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Jennifer Ann SEIDE and T. Cowan on behalf of themselves and all others similarly situated, Plaintiffs, v. 25-21 31ST AVENUE, LLC, Defendant.
The following numbered e-filed papers read on the motion by Defendant 25-21 31st Avenue LLC, (hereinafter referred to as “25-21”), to dismiss the class action complaint pursuant to CPLR 3211 (a) (7), and the separate motion by the Plaintiffs class, represented herein by Jennifer Ann Seide, (hereinafter referred to as “Seide”), for summary judgment as to liability and a determination as to how the damages should be computed against the Defendant.
E-filed Papers Numbered
Notices of Motions - Affidavits - Exhibits 60-158,160-169
Answering Affidavits - Exhibits 170-175, 177-186
Reply Affidavits 176, 187
Upon the foregoing papers it is ordered that the motions are determined as follows:
This is an action by Plaintiffs class of tenants seeking relief from an alleged fraudulent scheme whereby they claim the Defendant illegally deregulated their rent stabilized apartments. This claim arises from the aftermath of the Court of Appeals’ decision in Roberts v Tishman Speyer Properties, L.P., 13 NY3d 270 , wherein the Court ruled that property owners of rent stabilized buildings who are enjoying the benefits of the J51 tax abatement program, may not deregulate any rent stabilized apartments within such building until such time as the J51 benefit is no longer in effect. Significantly here, the incidents of illegal rent-stabilized rent-deregulation of the subject apartments, occurred post-Roberts. The Defendant's answer and motion to dismiss contends that although the subject apartments were admittedly deregulated illegally, that doing so was a “mistake”, and not a fraudulent scheme. Further, Defendant asserts that it has already corrected the “mistake”, by re-registering the apartments as rent stabilized with DHCR, self-adjusted the rent amounts by utilizing the “4 year look back” method, and issued refunds with interest to the affected tenants, both in, and out of occupancy, as the Defendant understood had been countenanced by Regina Metropolitan Co., LLC v New York State Division of Housing and Community Renewal, [35 NY3d 332] 2020.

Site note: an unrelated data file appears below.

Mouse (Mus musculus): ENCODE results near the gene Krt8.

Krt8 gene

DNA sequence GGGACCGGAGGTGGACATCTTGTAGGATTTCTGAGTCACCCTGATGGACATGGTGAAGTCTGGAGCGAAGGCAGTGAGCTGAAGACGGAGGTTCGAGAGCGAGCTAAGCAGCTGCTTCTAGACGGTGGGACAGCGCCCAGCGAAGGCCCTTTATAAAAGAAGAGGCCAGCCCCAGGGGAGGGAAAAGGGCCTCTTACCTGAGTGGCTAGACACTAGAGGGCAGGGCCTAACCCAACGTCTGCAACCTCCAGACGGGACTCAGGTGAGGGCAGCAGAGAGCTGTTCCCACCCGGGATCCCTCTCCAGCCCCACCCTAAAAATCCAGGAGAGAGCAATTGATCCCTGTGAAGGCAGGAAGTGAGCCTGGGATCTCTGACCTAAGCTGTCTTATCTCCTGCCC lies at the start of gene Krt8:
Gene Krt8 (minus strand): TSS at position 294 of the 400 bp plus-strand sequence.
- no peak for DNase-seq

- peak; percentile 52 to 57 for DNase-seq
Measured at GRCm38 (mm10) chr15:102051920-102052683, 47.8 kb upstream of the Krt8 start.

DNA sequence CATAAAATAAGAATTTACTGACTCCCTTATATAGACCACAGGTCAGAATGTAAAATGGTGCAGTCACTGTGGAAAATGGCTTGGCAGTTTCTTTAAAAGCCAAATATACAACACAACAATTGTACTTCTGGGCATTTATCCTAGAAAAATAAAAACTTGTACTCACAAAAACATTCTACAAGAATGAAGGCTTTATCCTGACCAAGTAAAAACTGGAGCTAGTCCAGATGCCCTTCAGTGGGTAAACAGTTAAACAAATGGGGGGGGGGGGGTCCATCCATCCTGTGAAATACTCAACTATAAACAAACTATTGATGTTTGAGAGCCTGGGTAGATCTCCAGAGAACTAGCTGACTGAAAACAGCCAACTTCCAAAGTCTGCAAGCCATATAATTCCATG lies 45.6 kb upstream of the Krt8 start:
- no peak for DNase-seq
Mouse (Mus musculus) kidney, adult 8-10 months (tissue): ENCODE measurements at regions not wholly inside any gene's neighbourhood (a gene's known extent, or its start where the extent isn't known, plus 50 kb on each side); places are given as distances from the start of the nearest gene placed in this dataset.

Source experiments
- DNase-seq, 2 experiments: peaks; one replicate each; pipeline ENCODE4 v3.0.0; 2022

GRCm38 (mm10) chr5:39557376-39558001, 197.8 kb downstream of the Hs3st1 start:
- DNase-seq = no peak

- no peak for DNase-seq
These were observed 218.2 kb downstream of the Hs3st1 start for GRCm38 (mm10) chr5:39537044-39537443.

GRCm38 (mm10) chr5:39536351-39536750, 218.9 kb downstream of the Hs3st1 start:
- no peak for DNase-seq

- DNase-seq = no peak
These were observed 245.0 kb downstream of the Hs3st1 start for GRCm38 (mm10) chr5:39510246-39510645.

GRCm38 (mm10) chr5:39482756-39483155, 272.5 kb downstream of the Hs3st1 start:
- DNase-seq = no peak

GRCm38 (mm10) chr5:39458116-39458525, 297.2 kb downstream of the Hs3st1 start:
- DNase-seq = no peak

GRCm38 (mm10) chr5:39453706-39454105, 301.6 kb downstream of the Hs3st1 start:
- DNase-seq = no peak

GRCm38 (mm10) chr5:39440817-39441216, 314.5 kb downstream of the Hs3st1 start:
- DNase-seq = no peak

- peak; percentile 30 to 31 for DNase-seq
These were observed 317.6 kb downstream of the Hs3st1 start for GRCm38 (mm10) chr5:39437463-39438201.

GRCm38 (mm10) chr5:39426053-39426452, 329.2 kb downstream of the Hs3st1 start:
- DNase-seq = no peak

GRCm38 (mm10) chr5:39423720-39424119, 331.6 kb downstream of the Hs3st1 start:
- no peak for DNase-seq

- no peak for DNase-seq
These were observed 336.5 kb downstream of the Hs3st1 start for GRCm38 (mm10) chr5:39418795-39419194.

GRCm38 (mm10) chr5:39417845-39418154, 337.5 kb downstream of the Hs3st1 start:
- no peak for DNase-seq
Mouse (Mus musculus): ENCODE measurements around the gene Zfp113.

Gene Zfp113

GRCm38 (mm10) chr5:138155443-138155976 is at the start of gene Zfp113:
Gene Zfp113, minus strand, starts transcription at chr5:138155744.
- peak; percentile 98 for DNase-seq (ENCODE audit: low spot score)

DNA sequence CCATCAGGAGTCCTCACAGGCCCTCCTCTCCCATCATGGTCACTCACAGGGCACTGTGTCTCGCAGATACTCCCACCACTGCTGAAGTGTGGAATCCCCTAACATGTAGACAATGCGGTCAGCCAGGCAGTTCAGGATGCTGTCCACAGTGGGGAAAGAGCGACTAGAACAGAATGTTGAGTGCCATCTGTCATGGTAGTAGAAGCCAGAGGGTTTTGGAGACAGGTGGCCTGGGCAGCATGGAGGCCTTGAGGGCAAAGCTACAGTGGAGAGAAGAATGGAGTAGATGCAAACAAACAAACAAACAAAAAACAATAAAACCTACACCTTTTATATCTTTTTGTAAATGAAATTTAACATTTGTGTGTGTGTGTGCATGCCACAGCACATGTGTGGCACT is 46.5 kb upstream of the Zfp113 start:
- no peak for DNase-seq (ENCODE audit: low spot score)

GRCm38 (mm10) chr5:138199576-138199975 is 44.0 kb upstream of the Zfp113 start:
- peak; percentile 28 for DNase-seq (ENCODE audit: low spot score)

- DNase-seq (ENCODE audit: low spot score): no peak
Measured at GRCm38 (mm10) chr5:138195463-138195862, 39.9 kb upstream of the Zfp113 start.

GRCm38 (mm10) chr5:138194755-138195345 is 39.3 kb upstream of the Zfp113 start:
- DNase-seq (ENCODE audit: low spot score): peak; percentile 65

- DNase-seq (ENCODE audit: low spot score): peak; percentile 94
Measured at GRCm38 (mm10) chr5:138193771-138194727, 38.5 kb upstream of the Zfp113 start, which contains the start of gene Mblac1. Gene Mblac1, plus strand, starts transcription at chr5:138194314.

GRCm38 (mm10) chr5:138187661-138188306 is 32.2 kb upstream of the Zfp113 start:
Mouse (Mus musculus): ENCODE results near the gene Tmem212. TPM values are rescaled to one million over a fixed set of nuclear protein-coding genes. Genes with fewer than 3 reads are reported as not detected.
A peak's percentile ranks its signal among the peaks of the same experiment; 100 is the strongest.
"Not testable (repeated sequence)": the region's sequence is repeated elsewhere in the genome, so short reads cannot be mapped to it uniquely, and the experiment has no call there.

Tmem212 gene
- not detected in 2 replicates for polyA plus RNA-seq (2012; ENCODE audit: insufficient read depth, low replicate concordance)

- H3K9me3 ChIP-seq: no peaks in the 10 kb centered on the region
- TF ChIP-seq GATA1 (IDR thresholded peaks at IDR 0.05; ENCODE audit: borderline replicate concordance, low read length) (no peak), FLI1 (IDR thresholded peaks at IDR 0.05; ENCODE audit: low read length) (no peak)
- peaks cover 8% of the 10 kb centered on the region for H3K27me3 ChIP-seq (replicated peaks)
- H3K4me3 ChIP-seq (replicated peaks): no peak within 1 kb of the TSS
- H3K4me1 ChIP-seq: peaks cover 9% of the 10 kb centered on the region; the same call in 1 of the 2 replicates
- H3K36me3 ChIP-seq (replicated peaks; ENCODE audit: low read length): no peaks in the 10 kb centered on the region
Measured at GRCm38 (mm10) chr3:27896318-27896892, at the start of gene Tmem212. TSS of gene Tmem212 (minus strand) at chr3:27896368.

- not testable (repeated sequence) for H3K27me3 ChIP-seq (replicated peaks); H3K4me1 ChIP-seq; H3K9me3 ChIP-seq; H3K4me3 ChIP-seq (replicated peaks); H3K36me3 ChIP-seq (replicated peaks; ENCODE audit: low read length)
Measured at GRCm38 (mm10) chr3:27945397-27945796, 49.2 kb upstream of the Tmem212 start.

Defendant claims that until the Court's decision in Regina, it did not have any idea how it could effectuate compliance with the law. Additionally, Defendant further claims that in light of these corrective measures, Plaintiffs’ causes of action are thereby moot and should be dismissed. Plaintiffs assert that the so-called corrections were improperly implemented, are continuing the effects of the illegal deregulation, and that taken together, should result in a summary judgment against Defendant, and seeks an order to recalculate Plaintiffs’ rents using the default method and attorney's fees.
In support of its motion for summary judgment, Plaintiffs class submitted, among other things, their attorney's affirmation, a copy of the pleadings, copies of relevant leases, copy of list of deregulation dates, copy of DHCR Rent Roll, copy of the DHCR J-51 FAQ letter, and a copy of Preferential Rent Chart. In opposition, and in support of its motion to dismiss, Defendant submitted, inter alia, its attorney's affirmation, a statement of undisputed facts, and the affidavit of Jana Schmidt, an officer of Defendant. In opposition to Defendant's motion to dismiss, Plaintiffs also submitted, inter alia, a copy of a printout from the New York State Unified Court System identifying Jana Schmidt as a duly admitted attorney in good standing in the State of New York, from 2000 to the present, a copy of a map quest printout identifying the managing agent Urban American Management as having the same address where Ms. Schmidt maintains her work address, and a copy of a Wall Street Journal article describing Urban American Management as owning or managing around “15,000 apartments in the city.”
At the outset, Defendant has withdrawn its First, Third, Fourth, Seventh, Eighth, Ninth, Twelfth, Fourteenth, Eighteenth, Nineteenth, Twentieth, and Twenty-First affirmative defenses.
It is without question that the law regarding luxury de-regulation of rent stabilized apartments in a building having a J51 tax abatement in effect, prior to 2009, was misinterpreted by DHCR and resulted in improper guidance for property owners owning such buildings under such circumstances. However, post-Roberts, the law was made abundantly clear, that, it was illegal to de-regulate a rent stabilized apartment while J51 benefits were in effect. The reliance by Defendant upon the state of confusion regarding recalculation of rents after they had been deregulated pre-Roberts, is unavailing, as it is undisputed that all of the deregulating activity occurred post-Roberts. The law since 2009 is well settled, that deregulating a rent stabilized apartment while a J51 is in effect is prohibited. (Roberts, 13 NY3d 270; Regina, 35 NY3d 332; Matter of Grimm v New York State Div. of Housing & Community Renewal, 15 NY3d 358 .)